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5.2 Laser
As a light source for POF illumination a laser diode DLS 15 from LINUS was used with the following optical properties: Wavelength: 653 nm at 20 C. Beam divergence: 0.3 mrad to 0.4 mrad (0.017 to 0.023). Beam diameter: 3 mm to 4 mm. The beam diameter safely surpassing that of the measured POFs (1 mm) guarantees almost uniform illumination of fibre input face. The stability of the output power was tested together with the stability of the CCD camera's response after exposure time change, for the results see Fig. 5.9.
The distance between the integrating sphere and the bare CCD sensor was approx. 0.5 m. The uniformity of the sensor relative illumination intensity was better than 0.5 %, measured with a linear photodiode. An example is shown in Fig. 5.3. The sensor of dimensions 14.34 mm x 14.34 mm was positioned for measurements with its centre at the '0 mm point' of the horizontal axis on Fig. 5.3. As the CCD camera a 'BFi OPTiLAS Eurocam CCD1020 with the following characteristics was used: 1024 x 1024 pixel resolution, Bit depth of 12 bpp (bit per pixel), i.e. 4096 distinct grey levels [GL], Adjustable exposure time > 1 ms. The same camera was used for all further FFP measurements (Chapter 6). 100.0% n
i i i
 63 
IS) CD
99.9%
o
'4 CO
E
_3
mm
Fig. 5.3
Typical measurement of the illumination uniformity of the CCD sensor (measured radial from the centre and plotted as normalised intensity).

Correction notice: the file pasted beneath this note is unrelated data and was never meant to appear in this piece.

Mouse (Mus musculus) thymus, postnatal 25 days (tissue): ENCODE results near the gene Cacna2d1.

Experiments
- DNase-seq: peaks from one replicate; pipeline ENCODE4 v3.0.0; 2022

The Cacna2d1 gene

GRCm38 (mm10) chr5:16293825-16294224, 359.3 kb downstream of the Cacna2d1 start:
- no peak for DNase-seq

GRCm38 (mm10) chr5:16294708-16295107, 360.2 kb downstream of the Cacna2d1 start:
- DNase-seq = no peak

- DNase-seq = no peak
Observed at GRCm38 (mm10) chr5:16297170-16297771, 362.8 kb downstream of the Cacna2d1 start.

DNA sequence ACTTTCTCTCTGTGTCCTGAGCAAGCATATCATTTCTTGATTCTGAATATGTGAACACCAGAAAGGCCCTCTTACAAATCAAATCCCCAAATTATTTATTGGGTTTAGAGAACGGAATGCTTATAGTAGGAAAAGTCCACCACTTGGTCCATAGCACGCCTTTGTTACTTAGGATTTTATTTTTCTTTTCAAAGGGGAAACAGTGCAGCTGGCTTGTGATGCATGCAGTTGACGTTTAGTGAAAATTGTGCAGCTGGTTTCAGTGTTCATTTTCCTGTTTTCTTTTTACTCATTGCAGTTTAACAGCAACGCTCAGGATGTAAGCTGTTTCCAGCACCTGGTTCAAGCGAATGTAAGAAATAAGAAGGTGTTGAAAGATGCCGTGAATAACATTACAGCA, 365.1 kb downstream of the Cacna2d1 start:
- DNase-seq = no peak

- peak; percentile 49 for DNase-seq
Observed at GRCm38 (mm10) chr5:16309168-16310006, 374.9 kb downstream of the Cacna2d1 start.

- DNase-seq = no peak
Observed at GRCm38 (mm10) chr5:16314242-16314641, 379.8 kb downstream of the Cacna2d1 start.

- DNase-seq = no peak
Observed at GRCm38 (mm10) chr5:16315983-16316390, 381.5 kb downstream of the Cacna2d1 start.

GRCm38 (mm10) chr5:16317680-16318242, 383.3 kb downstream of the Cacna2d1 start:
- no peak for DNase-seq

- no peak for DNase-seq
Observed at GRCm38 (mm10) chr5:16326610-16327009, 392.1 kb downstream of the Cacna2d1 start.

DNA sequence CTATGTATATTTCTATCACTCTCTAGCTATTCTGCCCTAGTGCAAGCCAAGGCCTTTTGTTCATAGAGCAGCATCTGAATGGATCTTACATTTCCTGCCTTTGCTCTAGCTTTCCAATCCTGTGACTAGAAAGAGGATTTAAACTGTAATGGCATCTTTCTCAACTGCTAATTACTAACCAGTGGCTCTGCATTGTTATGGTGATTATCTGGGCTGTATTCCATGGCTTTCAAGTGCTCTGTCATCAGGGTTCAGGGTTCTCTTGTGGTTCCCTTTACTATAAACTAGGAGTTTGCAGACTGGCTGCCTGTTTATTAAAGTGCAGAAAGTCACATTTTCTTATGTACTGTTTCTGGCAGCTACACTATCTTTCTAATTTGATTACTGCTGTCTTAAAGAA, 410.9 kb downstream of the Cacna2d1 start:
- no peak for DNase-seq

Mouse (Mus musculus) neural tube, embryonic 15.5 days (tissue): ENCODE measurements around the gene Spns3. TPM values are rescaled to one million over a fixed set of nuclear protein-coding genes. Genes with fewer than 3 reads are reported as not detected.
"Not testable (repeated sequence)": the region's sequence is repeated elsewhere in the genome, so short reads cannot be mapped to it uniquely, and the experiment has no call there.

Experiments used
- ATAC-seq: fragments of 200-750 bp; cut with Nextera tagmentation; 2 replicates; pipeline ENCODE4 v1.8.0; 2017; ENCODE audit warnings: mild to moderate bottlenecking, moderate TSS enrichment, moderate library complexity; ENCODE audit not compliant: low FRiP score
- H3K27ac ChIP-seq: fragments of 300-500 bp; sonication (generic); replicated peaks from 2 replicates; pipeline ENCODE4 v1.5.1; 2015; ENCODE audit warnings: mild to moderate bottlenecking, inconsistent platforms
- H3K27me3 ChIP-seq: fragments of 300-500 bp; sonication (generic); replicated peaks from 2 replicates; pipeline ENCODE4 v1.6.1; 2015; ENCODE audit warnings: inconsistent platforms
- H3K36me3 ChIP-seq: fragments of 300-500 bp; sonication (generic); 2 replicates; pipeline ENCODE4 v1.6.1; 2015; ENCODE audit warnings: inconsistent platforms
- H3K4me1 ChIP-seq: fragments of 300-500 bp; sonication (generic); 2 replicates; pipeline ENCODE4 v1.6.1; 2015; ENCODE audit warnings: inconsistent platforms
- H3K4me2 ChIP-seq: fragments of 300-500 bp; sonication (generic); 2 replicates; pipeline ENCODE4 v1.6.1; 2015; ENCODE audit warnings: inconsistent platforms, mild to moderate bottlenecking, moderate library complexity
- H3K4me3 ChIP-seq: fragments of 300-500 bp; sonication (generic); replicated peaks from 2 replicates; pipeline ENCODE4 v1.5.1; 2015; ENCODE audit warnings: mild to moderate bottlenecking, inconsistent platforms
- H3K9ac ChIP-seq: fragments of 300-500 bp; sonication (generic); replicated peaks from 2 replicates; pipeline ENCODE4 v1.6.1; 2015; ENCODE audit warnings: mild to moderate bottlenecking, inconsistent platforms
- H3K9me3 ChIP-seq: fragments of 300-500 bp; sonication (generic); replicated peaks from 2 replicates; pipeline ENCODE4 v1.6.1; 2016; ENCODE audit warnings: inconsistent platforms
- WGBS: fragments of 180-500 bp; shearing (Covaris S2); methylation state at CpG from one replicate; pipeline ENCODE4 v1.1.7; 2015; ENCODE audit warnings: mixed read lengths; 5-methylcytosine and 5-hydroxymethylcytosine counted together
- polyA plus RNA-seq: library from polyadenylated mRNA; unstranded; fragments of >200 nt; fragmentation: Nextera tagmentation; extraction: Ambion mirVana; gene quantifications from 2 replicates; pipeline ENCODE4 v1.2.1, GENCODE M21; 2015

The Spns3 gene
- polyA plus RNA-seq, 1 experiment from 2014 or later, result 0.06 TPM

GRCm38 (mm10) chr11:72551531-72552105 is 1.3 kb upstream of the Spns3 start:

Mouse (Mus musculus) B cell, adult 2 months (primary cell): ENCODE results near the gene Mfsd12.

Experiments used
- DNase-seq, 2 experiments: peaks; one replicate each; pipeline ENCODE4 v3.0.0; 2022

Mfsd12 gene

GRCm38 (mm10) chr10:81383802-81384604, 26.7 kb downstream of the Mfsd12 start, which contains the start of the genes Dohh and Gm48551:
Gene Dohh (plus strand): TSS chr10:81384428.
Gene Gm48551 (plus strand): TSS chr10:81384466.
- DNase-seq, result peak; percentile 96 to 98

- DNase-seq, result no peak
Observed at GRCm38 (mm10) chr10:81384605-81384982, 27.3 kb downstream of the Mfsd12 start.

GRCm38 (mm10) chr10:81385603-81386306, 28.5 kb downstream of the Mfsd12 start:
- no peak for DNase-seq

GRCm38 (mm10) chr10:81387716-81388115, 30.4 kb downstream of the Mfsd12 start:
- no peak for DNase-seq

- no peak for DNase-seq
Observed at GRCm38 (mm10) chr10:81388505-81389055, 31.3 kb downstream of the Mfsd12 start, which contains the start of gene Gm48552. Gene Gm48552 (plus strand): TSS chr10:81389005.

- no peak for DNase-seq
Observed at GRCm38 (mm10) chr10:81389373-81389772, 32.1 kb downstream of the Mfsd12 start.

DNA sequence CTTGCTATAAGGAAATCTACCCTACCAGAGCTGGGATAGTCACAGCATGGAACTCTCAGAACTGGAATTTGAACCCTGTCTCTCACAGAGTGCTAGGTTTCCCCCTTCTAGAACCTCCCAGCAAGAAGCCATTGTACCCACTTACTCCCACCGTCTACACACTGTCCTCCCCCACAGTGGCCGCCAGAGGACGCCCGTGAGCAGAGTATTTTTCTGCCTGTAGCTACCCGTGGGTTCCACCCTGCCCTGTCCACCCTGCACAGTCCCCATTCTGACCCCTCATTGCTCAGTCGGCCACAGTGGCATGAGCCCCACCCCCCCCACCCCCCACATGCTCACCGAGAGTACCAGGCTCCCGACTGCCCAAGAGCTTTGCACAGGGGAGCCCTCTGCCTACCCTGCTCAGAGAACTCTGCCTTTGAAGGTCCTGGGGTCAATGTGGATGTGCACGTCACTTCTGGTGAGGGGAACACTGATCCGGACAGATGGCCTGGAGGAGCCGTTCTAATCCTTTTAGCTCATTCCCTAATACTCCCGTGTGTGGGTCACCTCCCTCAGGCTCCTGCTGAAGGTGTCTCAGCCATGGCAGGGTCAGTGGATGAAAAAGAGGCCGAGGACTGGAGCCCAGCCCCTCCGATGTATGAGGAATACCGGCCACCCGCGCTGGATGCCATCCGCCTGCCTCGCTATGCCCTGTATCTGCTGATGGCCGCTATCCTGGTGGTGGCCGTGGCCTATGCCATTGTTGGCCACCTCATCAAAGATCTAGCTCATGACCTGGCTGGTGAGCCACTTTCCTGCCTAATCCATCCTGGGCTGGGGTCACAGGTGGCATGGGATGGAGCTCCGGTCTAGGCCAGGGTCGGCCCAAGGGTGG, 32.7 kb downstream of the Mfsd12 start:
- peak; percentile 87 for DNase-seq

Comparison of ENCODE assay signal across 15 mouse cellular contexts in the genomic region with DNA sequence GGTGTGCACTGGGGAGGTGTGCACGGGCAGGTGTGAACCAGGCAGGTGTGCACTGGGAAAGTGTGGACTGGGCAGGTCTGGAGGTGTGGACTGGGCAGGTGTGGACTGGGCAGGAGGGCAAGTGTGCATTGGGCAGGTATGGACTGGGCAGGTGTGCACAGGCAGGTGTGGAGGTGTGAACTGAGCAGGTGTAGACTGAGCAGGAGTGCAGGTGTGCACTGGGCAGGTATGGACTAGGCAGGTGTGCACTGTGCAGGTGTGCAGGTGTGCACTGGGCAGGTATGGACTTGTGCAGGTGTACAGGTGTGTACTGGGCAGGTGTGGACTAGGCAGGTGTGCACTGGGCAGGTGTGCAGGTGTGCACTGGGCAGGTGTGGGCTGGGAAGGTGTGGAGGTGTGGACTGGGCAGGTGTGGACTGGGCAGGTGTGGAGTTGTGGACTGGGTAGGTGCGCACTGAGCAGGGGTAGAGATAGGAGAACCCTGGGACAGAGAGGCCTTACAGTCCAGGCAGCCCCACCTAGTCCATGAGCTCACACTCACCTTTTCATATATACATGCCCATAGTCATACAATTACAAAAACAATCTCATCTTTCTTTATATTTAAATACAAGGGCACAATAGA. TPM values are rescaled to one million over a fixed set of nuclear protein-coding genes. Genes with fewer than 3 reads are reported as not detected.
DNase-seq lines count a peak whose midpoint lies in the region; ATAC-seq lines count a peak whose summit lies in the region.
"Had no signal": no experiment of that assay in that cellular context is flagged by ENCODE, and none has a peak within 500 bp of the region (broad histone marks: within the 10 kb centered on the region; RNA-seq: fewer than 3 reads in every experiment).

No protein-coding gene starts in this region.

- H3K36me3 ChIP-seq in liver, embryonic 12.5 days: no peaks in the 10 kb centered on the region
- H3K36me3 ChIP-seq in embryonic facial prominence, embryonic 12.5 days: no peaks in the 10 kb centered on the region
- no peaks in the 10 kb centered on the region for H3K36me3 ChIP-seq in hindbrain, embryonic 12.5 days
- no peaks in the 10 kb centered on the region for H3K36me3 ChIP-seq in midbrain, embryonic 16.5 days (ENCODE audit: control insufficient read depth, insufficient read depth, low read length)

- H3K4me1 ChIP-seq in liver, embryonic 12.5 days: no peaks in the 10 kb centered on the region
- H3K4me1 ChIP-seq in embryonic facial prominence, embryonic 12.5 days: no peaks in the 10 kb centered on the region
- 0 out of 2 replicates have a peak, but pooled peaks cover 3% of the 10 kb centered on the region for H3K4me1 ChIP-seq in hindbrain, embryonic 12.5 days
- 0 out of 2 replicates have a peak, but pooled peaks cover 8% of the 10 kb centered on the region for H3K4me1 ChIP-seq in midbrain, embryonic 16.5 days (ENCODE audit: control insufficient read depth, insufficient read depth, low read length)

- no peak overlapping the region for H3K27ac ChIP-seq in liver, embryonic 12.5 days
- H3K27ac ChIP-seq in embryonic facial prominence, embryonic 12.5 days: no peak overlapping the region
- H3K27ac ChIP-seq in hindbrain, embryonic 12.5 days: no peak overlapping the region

For each of the considered exposure times (1 ms, 2 ms, 4 ms, 8 ms, 16 ms and 32 ms) the following four measurement series were made, each one of 16 measurements, to obtain the calibration data: A series X0 of 16 measurements taken with zero illumination, i.e. under completely dark conditions. The absolute illumination intensity m 0 = 0. Three series X h /e {l, 2, 3} of 16 measurements, each taken under uniform lighting conditions generated by the distant integrating sphere of Fig. 5.2 and (by using different voltage) generating approx. 25 %, 50 % and 75 % of the maximal CCD sensor response 12 (10 GL = 4096 GL, grey levels). The absolute (actual) illumination intensity m /e {1, 2, 3 } was measured for each series separately with a linear photodiode. 5.3.2 Unreliability factors and calibration data The reliability of a single uncalibrated CCD camera measurement may be strongly influenced by several factors; below the most important are mentioned. 5.3.2.1 Dark profile The dark profile is the camera's output under zero illumination, thus it is the constant bias of all measurements taken with the camera. For each exposure time it is computed as the average of all 16 measurements of the X 0 series taken under completely dark conditions. As the dark profile is strongly temperaturedependent and the used camera is not cooled, all measurements should be taken after the temperature of the CCD sensor stabilises. Fig. 5.4 shows the dark profile of the used camera at the typical 32 ms exposure time. Besides the slope, a finer wavelike pattern may be noticed, it is probably related to the row arrangement of the CCD cells within the sensor.